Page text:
Groundhog Day has its roots in the medieval European tradition of Candlemas. On a day in early February, people would light candles to brighten up a dark season and watch the weather to see whether or not spring was on the way.
Many cultures adopted rhymes to sum up the Candlemas weather watching traditions. The most succinct is a Scottish couplet that says: "If Candlemas Day is bright and clear, There'll be two winters in the year."
At some point hedgehogs were also used to help predict whether spring would come early.
Hedgehogs are not related to groundhogs. They have different hibernation patterns and are more likely to emerge from hiding in early February.
Groundhog Day came to North America in the 19th century when German settlers living in the current state of Pennsylvania revived the tradition in their new home. Groundhogs became the stand-in for hedgehogs.
The first official Groundhog Day trek near Punxsutawney, Pa. took place in 1888. Today it's the hub of Groundhog Day activities, and Punxsutawney Phil is the most famous of the furry forecasters.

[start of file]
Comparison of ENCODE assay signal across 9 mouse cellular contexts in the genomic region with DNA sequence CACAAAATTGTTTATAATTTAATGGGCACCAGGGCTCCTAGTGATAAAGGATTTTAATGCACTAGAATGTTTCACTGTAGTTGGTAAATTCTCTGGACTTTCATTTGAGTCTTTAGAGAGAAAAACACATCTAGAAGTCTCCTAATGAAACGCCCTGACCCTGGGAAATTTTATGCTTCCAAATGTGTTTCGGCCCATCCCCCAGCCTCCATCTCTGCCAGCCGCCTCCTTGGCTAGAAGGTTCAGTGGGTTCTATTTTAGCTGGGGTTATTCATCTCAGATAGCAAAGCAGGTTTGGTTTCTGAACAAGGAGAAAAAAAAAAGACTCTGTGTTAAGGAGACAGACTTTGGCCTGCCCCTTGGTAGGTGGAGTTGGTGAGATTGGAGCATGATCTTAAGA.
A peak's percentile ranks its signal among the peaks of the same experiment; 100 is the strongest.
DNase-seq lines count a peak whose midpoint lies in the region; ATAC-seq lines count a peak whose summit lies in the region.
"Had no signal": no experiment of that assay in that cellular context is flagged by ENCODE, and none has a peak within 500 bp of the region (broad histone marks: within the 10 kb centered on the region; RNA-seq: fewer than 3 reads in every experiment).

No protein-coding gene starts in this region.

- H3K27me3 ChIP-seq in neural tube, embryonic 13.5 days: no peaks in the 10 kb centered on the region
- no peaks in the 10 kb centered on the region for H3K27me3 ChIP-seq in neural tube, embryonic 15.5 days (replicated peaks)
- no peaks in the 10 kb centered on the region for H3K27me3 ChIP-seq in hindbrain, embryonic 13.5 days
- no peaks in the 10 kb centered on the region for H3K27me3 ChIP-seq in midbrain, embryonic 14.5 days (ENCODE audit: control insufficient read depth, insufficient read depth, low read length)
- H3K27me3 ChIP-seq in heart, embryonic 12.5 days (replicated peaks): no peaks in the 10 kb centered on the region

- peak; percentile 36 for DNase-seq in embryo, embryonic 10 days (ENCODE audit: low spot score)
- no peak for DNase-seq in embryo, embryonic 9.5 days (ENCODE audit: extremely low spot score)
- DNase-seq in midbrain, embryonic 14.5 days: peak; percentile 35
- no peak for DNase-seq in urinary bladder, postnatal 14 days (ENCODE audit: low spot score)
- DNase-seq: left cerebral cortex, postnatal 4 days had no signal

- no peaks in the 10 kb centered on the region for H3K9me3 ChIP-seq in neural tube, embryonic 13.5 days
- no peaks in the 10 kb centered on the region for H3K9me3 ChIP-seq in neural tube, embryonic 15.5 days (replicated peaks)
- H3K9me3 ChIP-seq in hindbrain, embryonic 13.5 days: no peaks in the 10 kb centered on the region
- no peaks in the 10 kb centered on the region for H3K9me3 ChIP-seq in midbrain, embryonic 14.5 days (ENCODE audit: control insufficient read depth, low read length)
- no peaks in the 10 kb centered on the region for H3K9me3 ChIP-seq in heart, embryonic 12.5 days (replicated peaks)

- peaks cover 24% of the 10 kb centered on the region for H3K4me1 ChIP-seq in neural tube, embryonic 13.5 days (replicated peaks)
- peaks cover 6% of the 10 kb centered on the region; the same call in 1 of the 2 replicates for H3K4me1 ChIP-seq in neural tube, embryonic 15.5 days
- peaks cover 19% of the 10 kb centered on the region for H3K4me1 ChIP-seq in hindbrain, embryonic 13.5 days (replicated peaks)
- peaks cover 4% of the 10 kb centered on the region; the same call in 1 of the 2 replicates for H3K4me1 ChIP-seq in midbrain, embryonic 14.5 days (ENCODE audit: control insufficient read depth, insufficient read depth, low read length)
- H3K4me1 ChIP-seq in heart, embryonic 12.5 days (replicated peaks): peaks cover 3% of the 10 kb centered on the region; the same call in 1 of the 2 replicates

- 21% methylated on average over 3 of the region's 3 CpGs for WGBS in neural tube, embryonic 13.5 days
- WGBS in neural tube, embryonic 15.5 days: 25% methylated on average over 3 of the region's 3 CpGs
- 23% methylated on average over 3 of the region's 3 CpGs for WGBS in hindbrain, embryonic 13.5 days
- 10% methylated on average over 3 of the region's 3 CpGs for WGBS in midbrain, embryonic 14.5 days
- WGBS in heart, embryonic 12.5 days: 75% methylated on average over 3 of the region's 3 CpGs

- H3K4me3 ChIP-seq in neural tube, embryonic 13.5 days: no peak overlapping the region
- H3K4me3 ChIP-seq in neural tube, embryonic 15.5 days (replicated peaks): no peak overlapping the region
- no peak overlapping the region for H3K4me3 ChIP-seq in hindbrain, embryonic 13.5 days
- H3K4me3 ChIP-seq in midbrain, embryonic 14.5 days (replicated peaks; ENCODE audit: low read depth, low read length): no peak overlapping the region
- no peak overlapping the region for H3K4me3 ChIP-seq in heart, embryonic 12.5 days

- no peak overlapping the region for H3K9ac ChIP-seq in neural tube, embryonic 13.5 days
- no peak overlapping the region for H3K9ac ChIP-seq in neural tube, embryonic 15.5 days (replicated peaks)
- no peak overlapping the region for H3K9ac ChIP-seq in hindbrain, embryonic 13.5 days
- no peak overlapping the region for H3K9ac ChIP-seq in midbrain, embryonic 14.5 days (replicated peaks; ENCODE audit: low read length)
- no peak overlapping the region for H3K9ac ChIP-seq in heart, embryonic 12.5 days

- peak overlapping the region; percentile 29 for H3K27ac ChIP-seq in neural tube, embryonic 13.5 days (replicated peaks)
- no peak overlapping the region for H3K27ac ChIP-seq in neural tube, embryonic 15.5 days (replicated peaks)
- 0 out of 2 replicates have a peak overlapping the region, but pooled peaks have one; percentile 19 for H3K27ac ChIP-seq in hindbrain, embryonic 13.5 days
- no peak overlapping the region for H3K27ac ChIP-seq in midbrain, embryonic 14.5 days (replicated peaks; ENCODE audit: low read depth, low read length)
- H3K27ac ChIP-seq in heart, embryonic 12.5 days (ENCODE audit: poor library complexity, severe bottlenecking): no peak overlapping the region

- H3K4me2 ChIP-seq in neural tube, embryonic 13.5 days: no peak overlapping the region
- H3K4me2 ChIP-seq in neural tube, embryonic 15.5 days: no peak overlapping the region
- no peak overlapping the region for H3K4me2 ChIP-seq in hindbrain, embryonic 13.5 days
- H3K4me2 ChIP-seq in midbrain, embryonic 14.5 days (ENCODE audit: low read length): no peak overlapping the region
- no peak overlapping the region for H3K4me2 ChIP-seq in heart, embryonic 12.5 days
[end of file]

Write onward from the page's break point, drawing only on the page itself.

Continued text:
Canada's first groundhog Day took place in Wiarton, Ont. in 1956.
It came about because a local resident wanted to throw a party for his friends and thought Groundhog Day was the perfect excuse. The tradition has evolved and Wiarton Willie is now Canada's leading four-legged prognosticator.
The 1993 release of the movie "Groundhog Day," starring Bill Murray, brought new attention to the occasion.
The population of Punxsutawney, Pa. is about 6,000. After the movie's release the number of people coming to town for Groundhog Day has been recorded at up to 30,000.
Controversy erupted around Wiarton Willie in 1999 when local Groundhog Day organizers realized that he’d died during his winter hibernation. Feb. 2 saw organizers present onlookers with an open coffin containing the body of a stuffed groundhog.
Condolences poured in, but the unorthodox presentation sparked both criticism and mockery at home and abroad.